William S. Talbot
The information listed below is current as of the date the transcript was finalized.
Abstract of Interview
William S. Talbot grew up in Gainesville, Florida, enjoying nature, playing outside, and playing sports (for a time, an offensive guard and a nose tackle in football). His father was an oral surgeon who did a stint in the US Navy; his mother received a master's degree in education and, later in life, worked in property management. Although he did not appreciate it at the time, growing up in a university town provided Talbot with what he considered a great education and access to several influential teachers. In an advanced biology course Talbot had the opportunity to develop his own science fair project, which brought him into the lab of Edward Wakeland to work on the nature and extent of variation in wild mouse populations. Talbot decided to continue working with Wakeland as an undergraduate at the University of Florida, Gainesville, where he also broadened his intellectual horizons through studies in classes on the history of science. After completing his degree at Gainesville, he moved on to graduate studies at Stanford University in Palo Alto, California, working with David S. Hogness in developmental genetics on the hormonal control of metamorphosis in Drosophila, and then on to a postdoctoral position with Charles B. Kimmel at the University of Oregon mapping the zebrafish genome and characterizing mutations. From Oregon he returned to the east coast, accepting a position at the Skirball Institute at New York University, where he researched the genes involved in early tissue development of zebrafish and began collaborating with Alexander F. Schier. Soon after, though, Talbot decided to return to Stanford, working in vertebrate developmental biology, that is, at the genes involved in axis formation, tissue differentiation, and myelin formation. At the end of the interview, Talbot discusses patents; his reasons for becoming a principal investigator; collaboration and competition in science; setting the national scientific agenda; the privatization of scientific research; and his transition to studying myelin formation.
|1987||University of Florida||BS||Microbiology|
University of Oregon
New York University School of Medicine
Stanford University School of Medicine
BS with High Honors, University of Florida
|1987 to 1990||
National Science Foundation Graduate Fellowship
|1990 to 1993||
National Institutes of Health Training Grant, Department of Biochemistry, Stanford University
|1993 to 1996||
Jane Coffin Childs Memorial Fund Postdoctoral Fellowship
NYU Whitehead Fellowship for Junior Faculty
|1998 to 2002||
Pew Scholar in the Biomedical Sciences Award
|2002 to 2004||
Rita Allen Foundation Scholars Award
Table of Contents
Growing up in Gainesville, Florida. Family background. Father. Parental expectations. Mother. Sister. Early schooling. Childhood experiences. Interest in reading. Influential teachers in junior high and high school. Works in Edward Wakeland's laboratory during high school and college. Project on genetic variation in wild mouse populations. Extracurricular activities. Religion. Attends the University of Florida, Gainesville. Wakeland's laboratory management style. Leisure activities in college. History of science classes.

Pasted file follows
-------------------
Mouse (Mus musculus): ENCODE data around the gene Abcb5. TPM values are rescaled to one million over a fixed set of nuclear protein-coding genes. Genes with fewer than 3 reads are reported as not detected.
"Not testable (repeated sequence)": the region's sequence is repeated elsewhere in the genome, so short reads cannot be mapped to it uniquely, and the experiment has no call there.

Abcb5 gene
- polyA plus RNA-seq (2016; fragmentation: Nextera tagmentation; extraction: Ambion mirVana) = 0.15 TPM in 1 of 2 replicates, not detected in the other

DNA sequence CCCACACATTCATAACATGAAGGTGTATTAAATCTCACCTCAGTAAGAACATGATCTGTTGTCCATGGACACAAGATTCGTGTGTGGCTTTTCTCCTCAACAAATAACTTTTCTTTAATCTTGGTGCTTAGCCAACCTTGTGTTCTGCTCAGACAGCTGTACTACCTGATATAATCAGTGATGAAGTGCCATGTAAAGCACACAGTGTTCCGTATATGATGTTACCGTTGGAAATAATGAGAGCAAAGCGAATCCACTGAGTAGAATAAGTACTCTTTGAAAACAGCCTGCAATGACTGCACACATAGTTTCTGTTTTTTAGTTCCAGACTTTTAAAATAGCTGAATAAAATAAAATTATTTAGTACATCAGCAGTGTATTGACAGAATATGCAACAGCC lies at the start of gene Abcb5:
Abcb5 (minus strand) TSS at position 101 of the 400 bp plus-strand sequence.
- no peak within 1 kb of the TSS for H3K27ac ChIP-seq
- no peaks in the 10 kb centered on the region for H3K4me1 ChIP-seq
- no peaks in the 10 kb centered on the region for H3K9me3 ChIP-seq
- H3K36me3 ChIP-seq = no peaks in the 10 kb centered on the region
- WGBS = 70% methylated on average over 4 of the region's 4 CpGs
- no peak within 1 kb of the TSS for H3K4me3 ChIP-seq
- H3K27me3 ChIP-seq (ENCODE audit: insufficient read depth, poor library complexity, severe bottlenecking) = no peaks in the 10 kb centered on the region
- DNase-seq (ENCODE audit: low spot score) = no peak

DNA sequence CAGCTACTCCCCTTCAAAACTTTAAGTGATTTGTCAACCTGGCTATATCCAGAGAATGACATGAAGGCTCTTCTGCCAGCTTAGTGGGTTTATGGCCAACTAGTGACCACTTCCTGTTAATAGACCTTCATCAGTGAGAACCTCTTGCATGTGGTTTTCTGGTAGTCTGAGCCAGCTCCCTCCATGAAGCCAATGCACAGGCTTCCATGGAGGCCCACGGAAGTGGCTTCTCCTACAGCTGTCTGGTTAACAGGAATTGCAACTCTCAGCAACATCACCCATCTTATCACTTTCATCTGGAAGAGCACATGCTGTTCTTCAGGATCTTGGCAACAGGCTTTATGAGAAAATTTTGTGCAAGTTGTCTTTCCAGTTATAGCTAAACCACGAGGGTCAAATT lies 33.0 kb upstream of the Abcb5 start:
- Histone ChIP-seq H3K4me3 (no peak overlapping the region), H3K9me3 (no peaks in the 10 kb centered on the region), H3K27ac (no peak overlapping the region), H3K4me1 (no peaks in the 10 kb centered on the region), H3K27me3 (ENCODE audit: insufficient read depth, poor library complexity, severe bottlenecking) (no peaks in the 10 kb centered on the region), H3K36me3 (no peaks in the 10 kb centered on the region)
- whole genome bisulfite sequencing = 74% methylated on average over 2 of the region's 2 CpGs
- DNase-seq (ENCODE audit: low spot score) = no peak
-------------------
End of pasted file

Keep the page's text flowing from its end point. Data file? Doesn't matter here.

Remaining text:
Role of the scientist in educating the public about science. Graduate school at Stanford University. Works for David S. Hogness in developmental genetics on hormonal control of metamorphosis in Drosophila. Hogness's laboratory management style. Talbot's management style. Postdoctoral fellowship with Charles B. Kimmel at the University of Oregon. Postdoctoral work mapping the zebrafish genome and characterizing mutations. Zebrafish as a model system. Accepts a position at the Skirball Institute at New York University. Collaboration with Alexander F. Schier. Setting up laboratory. Research on the genes involved in early tissue development of zebrafish. Pew Scholars Program in the BiomedicalSciences.
Decision to move to Stanford University. Wife and her career. Setting up laboratory at Stanford University. Management style. Current research in vertebrate developmental biology on the genes involved in axis formation, tissue differentiation, and myelin formation. Practical applications of research. Future work on genes involved in myelin formation. Teaching responsibilities. Administrative duties. Grant-writing process. Writing journal articles. Service toprofessional community. Balancing family and career. Leisure activities. Tenure at Stanford University. Funding history.
Patents. Conducting good scientific research. Collaboration and competition in science. National scientific agenda. More on the role of the scientist in educating the public about science. Privatization of scientific research. Gender. Increasing the presence of underrepresented groups in science. Transition in research to studying myelin formation.